Film review: ‘Dune’ (1984)


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Lighted theater marquee at night.

Quade Evans, Lifestyle writer

When news got out about the recent “Dune” adaptation, moviegoers were beyond hyped. Fans of Frank Herbert’s epic novel couldn’t wait to see the plot unfold on the big screen. However, many people are unaware that there’s another “Dune” adaptation that was released in 1984. 

The original  film is sort of hard to find nowadays, but it’s still available on DVD. The entire two hours and 17 minutes was disappointing, yet kind of charming. Make no mistake, it’s become obscure for a reason, but it’s still worth discussing as a film.

The film already manages to get off to a bit of a clunky start with its pacing, adapting the book at a dizzying speed, but yet it still manages to feel boring. Shifting perspectives, unexplored characters and genuinely confusing dialogue make it hard for people to follow, especially if viewers came in without a clear picture of what the source material is.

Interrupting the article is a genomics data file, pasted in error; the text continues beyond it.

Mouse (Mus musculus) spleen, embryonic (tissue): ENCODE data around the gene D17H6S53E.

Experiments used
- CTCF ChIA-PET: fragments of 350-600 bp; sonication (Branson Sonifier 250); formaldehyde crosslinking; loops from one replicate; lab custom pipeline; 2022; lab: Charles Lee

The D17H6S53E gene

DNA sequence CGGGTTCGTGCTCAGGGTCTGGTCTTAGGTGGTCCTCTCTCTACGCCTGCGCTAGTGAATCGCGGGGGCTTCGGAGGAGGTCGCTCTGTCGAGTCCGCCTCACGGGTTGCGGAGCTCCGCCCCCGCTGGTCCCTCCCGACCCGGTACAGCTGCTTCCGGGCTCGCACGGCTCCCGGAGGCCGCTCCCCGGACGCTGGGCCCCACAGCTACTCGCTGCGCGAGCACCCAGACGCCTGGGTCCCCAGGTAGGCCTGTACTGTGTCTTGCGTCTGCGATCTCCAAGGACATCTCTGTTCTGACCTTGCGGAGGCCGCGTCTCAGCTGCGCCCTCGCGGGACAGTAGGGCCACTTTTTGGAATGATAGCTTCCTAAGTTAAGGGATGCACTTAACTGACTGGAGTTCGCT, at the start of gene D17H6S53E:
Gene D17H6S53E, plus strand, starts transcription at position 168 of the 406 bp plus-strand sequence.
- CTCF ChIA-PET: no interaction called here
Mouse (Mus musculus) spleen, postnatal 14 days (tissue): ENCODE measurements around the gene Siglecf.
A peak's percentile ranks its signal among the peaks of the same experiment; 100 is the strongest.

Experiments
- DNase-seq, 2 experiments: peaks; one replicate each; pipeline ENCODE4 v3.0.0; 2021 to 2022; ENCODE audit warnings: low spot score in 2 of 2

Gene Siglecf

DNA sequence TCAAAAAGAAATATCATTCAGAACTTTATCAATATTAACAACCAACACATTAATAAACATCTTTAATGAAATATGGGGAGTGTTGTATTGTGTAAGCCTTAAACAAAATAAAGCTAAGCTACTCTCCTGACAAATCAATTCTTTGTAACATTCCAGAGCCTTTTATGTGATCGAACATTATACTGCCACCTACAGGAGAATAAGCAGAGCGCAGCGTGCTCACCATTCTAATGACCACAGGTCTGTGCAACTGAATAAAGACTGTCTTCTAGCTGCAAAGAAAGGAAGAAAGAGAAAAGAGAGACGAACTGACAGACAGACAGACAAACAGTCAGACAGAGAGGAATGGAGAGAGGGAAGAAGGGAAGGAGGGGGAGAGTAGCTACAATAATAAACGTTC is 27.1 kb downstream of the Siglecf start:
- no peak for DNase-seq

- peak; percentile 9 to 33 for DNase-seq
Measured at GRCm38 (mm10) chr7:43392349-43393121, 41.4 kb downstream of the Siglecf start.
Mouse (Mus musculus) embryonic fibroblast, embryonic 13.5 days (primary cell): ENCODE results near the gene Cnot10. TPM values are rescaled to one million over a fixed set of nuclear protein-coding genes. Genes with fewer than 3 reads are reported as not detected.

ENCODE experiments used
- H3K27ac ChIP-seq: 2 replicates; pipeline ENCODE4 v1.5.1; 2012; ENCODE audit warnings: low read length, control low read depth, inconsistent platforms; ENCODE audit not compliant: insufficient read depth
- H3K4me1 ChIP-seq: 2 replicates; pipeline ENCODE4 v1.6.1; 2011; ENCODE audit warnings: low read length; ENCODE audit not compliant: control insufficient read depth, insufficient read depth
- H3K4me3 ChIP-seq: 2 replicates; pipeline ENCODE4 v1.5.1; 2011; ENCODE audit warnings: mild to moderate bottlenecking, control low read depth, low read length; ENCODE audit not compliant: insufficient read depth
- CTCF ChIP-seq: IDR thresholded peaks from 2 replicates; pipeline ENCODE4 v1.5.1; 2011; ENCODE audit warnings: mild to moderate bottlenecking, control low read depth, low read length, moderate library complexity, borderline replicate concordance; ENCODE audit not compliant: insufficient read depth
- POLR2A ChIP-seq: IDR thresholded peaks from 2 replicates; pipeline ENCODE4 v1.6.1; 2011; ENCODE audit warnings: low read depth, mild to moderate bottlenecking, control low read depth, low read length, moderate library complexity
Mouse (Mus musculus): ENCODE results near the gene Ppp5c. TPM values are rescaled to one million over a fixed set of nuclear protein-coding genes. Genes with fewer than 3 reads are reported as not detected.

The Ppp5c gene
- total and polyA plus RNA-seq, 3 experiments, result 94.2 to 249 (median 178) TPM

Another strike against this movie would be that a good portion of this movie is genuinely a slog to get through. The dialogue is poorly written and leads to helplessly bland deliveries. It doesn’t help that a very dull yellow filter is placed over the camera to help sell the desert vibe that is prevalent throughout the book but only ends up actively taking away immersion from the film.

However, one thing 1984’s “Dune” did, in fact, have going for it was a stacked cast for the time. With Kyle MacLachlan as Paul Atreides and great actors like Mary Sean Young and Sir Patrick Stewart as Chani and Gurney Halleck, respectively. It’s easy to tell that some of the actors do want to give a good performance as their characters, but their ability seems to be hindered by the poor direction, and as a result, never really blossom into their respective roles.

MacLachlan definitely tries to play his role as Paul Atreides, and he actually manages to capture the ambitious side of him, but later in the film the issues stated earlier start to compound, severely harming the character.

In the grand scheme of things, 1984’s “Dune” will probably be forgotten as newer adaptations come out, but it’s nice to remember the steps we took to get a good adaptation.